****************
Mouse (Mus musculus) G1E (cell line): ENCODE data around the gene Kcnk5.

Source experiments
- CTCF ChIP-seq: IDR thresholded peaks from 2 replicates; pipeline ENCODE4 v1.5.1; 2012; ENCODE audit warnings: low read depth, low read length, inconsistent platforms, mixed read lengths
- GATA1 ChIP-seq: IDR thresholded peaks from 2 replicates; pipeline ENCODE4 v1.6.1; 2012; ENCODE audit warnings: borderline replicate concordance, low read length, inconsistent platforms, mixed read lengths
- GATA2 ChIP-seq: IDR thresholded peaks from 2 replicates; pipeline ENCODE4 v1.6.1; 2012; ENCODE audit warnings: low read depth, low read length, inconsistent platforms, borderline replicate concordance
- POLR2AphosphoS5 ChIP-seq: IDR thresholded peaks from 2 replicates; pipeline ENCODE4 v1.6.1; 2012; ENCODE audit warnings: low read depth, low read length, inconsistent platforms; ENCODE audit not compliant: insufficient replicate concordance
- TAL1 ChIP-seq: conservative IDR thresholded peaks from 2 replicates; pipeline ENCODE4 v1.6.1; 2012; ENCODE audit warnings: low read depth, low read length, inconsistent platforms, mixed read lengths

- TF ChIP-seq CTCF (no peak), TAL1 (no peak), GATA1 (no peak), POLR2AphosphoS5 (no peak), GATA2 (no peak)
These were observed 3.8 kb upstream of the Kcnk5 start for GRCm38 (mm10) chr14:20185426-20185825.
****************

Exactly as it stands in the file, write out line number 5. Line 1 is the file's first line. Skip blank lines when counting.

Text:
- GATA2 ChIP-seq: IDR thresholded peaks from 2 replicates; pipeline ENCODE4 v1.6.1; 2012; ENCODE audit warnings: low read depth, low read length, inconsistent platforms, borderline replicate concordance